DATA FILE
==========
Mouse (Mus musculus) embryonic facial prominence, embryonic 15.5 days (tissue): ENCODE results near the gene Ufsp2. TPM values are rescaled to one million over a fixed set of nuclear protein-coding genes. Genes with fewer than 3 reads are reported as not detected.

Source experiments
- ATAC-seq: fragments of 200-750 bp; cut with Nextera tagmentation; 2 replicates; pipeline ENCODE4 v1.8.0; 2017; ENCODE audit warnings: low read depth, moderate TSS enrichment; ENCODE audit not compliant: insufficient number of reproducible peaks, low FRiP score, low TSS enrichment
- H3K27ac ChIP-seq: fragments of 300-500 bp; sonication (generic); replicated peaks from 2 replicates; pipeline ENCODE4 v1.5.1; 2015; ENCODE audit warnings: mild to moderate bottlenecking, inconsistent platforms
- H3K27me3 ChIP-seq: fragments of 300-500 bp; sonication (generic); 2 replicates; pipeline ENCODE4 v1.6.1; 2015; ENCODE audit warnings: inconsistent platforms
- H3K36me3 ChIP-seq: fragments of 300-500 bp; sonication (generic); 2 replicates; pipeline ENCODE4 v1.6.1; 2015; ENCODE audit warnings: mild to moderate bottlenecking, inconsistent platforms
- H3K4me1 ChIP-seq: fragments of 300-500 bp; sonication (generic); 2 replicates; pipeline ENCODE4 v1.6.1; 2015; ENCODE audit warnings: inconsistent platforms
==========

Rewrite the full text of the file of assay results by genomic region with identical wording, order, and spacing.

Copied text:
Mouse (Mus musculus) embryonic facial prominence, embryonic 15.5 days (tissue): ENCODE results near the gene Ufsp2. TPM values are rescaled to one million over a fixed set of nuclear protein-coding genes. Genes with fewer than 3 reads are reported as not detected.

Source experiments
- ATAC-seq: fragments of 200-750 bp; cut with Nextera tagmentation; 2 replicates; pipeline ENCODE4 v1.8.0; 2017; ENCODE audit warnings: low read depth, moderate TSS enrichment; ENCODE audit not compliant: insufficient number of reproducible peaks, low FRiP score, low TSS enrichment
- H3K27ac ChIP-seq: fragments of 300-500 bp; sonication (generic); replicated peaks from 2 replicates; pipeline ENCODE4 v1.5.1; 2015; ENCODE audit warnings: mild to moderate bottlenecking, inconsistent platforms
- H3K27me3 ChIP-seq: fragments of 300-500 bp; sonication (generic); 2 replicates; pipeline ENCODE4 v1.6.1; 2015; ENCODE audit warnings: inconsistent platforms
- H3K36me3 ChIP-seq: fragments of 300-500 bp; sonication (generic); 2 replicates; pipeline ENCODE4 v1.6.1; 2015; ENCODE audit warnings: mild to moderate bottlenecking, inconsistent platforms
- H3K4me1 ChIP-seq: fragments of 300-500 bp; sonication (generic); 2 replicates; pipeline ENCODE4 v1.6.1; 2015; ENCODE audit warnings: inconsistent platforms